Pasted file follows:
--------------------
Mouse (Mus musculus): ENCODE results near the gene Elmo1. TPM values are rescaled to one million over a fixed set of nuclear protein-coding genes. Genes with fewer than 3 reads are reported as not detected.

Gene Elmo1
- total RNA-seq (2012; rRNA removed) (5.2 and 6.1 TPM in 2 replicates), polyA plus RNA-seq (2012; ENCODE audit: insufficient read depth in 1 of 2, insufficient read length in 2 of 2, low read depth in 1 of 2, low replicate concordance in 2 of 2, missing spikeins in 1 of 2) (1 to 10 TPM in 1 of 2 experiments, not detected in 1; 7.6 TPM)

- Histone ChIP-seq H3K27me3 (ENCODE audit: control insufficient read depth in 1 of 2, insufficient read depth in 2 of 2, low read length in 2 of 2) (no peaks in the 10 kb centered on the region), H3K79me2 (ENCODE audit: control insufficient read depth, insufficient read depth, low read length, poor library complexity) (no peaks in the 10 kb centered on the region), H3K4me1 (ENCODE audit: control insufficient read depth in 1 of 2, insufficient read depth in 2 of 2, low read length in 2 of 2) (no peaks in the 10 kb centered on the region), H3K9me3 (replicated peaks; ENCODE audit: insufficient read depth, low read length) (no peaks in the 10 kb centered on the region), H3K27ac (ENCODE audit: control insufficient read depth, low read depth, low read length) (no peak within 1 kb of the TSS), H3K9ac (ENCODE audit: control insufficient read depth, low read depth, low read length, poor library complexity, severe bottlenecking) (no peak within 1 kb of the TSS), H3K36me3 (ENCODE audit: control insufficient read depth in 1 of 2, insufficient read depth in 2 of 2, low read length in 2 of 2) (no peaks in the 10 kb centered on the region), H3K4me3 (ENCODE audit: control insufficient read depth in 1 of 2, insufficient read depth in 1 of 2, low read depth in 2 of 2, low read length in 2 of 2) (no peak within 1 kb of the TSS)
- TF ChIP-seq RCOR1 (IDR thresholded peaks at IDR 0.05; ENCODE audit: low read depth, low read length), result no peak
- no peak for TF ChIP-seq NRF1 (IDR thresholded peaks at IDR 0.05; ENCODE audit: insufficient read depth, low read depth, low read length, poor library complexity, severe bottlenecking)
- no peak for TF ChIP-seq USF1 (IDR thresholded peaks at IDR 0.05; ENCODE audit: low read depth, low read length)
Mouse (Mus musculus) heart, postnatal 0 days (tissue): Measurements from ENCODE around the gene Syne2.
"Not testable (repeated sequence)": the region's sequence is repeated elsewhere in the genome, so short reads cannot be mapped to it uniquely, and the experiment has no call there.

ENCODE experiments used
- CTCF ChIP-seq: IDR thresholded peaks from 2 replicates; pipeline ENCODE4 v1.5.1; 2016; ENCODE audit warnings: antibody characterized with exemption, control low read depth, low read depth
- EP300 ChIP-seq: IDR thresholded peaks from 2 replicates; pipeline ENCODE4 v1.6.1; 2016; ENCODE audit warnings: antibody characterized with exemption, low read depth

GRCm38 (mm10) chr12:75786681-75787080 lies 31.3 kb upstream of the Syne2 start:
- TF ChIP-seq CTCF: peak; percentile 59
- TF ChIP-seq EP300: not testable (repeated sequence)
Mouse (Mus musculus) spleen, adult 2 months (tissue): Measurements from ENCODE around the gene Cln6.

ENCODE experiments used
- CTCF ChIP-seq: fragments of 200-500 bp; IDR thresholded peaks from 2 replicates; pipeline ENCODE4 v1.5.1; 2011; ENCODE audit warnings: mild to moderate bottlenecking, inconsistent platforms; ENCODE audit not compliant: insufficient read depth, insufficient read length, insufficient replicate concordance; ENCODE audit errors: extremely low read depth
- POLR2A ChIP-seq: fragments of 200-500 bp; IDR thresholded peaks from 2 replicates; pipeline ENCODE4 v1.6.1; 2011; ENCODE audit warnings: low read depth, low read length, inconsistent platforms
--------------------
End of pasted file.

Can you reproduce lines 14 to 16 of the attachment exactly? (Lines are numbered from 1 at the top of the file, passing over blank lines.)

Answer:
- TF ChIP-seq CTCF: peak; percentile 59
- TF ChIP-seq EP300: not testable (repeated sequence)
Mouse (Mus musculus) spleen, adult 2 months (tissue): Measurements from ENCODE around the gene Cln6.